3. How Do We Rank Living Things?

You probably heard about the gorilla that was shot and killed by zoo workers this past weekend at the Cincinnati Zoo while rescuing a 4-year-old boy who crawled under a fence and fell into the gorilla exhibit while his mother’s back was turned.

The internet lost its mind, and after watching a minute or two of video on Facebook, everyone suddenly became experts on gorilla behavior with small human children.

Harambe, a 17-year-old, 419-pound male western lowland silverback gorilla died tragically having done no wrong. You’ll read no heartless commentary from me on his passing.

Animal lovers globally were weighing in on whether the gorilla should have been shot or tranquilized, and questioned whether the life of one human of which there are 7.4 billion should be valued over the life of a rare and endangered silverback gorilla.

I have a variety of thoughts on the matter, but there’s really just ONE question I’m most interested in exploring: How do we rank the value of life?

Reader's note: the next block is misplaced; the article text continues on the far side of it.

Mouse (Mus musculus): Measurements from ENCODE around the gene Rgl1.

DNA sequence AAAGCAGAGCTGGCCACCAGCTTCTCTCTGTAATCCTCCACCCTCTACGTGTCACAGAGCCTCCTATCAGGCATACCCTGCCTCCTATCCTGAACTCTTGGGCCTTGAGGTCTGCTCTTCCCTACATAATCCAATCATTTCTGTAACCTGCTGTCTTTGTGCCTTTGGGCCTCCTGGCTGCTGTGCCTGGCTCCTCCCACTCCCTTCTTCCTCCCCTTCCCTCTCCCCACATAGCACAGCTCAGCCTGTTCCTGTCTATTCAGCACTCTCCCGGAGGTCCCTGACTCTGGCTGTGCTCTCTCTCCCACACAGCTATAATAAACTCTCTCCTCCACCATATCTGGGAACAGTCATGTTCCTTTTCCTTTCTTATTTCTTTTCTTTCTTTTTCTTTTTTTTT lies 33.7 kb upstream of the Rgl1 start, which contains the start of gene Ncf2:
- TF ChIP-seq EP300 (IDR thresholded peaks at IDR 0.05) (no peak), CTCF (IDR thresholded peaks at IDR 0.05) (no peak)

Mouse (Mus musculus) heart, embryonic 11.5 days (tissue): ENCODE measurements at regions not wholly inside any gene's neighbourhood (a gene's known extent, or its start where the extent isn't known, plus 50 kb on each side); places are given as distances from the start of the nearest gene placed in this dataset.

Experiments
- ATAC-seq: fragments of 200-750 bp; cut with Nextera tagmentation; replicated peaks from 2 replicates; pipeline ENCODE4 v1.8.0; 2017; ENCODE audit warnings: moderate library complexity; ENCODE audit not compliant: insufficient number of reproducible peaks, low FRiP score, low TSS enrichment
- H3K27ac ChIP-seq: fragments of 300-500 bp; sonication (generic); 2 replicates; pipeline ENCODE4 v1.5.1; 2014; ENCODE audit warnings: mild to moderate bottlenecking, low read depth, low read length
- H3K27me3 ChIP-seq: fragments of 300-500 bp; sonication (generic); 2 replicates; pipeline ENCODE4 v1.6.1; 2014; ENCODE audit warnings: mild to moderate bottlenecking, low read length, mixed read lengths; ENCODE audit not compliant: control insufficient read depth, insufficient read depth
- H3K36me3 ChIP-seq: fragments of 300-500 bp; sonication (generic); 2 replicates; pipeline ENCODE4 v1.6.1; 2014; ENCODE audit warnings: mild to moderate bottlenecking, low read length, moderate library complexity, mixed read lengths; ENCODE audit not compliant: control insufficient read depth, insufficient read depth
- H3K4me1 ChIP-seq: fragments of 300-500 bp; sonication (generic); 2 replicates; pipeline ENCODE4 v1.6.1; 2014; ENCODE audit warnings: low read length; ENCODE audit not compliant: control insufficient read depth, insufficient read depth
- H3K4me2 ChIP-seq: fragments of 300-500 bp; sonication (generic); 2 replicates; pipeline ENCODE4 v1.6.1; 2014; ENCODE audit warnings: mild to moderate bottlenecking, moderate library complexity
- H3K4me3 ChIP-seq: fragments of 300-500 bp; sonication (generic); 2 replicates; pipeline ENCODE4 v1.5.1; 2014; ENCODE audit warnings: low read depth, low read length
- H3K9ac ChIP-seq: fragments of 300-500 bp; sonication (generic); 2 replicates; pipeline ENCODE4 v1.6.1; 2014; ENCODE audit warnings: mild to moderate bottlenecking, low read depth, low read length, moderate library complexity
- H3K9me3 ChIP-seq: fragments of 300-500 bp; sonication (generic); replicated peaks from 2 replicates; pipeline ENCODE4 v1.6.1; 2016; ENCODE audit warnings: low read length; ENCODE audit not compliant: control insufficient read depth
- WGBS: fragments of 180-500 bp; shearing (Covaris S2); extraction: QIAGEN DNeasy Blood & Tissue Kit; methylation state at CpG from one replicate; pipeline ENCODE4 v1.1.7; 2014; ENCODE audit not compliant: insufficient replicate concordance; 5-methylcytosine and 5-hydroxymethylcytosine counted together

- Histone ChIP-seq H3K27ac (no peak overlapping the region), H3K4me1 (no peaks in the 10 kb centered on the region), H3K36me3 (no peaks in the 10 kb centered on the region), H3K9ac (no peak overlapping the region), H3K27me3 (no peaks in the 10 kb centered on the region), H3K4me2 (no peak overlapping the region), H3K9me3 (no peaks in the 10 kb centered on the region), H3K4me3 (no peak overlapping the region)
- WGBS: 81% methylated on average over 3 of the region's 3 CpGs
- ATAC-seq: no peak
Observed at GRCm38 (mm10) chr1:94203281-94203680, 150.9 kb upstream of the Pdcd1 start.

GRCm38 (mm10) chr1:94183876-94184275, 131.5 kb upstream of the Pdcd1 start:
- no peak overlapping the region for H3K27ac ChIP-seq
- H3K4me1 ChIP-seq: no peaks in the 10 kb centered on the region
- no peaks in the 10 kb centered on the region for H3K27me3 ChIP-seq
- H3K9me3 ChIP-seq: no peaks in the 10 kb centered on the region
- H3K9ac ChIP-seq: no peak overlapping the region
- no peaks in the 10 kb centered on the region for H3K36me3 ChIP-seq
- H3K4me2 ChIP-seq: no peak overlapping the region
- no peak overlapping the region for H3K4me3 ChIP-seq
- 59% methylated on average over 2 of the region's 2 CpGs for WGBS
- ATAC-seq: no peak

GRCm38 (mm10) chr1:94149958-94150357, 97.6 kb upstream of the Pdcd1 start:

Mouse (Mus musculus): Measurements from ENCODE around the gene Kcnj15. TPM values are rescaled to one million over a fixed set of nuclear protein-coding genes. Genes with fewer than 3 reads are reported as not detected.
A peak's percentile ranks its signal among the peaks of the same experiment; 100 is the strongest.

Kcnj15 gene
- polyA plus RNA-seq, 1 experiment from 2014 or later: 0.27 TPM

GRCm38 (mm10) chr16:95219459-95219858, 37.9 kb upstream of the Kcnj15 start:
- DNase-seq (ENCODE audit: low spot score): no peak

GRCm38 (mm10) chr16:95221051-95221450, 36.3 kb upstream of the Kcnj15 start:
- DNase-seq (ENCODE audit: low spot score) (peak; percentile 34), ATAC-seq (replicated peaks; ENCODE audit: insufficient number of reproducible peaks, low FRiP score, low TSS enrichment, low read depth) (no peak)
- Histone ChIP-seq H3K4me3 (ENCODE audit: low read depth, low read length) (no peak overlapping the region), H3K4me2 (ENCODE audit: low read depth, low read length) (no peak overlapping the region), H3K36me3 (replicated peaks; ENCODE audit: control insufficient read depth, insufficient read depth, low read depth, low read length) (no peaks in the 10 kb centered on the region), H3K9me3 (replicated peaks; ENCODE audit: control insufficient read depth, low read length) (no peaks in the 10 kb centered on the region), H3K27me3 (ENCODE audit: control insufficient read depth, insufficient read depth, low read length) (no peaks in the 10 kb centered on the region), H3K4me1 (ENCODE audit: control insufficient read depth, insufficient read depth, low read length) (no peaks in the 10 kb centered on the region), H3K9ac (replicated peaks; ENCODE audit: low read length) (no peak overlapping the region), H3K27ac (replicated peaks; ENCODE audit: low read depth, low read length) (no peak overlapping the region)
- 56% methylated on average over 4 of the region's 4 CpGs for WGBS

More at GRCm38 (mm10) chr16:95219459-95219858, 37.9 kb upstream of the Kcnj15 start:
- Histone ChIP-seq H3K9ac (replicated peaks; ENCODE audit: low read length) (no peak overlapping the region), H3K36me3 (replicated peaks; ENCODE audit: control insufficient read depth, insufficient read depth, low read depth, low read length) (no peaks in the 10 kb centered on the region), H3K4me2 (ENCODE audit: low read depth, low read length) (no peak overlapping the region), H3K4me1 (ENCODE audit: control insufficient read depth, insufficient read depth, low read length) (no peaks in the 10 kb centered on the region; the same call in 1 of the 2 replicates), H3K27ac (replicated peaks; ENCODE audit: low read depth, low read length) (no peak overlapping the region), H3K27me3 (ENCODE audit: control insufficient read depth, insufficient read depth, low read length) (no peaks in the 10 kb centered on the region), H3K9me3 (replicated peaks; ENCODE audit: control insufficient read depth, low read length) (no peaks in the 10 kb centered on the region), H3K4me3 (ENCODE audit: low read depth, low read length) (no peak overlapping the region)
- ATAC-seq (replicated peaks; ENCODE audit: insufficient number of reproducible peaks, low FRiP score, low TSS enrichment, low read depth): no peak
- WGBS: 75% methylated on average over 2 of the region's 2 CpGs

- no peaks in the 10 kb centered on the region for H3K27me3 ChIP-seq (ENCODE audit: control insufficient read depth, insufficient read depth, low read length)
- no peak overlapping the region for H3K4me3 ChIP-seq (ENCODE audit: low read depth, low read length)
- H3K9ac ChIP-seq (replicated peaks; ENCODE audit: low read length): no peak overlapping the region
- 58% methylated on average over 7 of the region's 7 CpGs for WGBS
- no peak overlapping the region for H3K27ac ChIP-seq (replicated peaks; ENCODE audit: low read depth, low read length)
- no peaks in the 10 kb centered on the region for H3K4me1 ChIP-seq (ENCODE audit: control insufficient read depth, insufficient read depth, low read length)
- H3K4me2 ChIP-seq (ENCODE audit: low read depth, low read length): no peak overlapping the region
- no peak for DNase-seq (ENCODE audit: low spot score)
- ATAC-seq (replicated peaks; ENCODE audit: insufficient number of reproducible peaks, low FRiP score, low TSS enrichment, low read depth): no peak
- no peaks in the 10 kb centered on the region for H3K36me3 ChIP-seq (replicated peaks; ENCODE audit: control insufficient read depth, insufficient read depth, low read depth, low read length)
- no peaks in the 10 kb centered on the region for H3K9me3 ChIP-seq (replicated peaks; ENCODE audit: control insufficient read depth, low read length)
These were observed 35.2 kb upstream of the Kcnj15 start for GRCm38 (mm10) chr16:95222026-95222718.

Are we wrong to automatically rank humans over animals? What about certain animals over others? What about certain people over others?

We must, and will, discuss.

4. Do Women Complain More Than Men?

I might be misremembering, but I think I read MBTTTR commenter Linbo ask this over the weekend, in the spirit of: “Are wives sometimes too demanding of their husbands? Are women more likely to complain about something than men? If so, why?”

I think that’s another post and discussion to be had.

5. Try Brain Surfing. It’s Fun.

This month, I had the good fortune to cross digital paths with author and brand strategist Heather LeFevre. She wrote a kick-ass marketing strategy-travelogue hybrid book called Brain Surfing The Top Marketing Strategy Minds in the World” which I’m in the middle of and liking very much. If you’re in the marketing world and/or are passionate about international travel, you’ll like it because it’s exceptionally creative and offers crucial insight to business owners and marketers about brand empathy, community building and storytelling.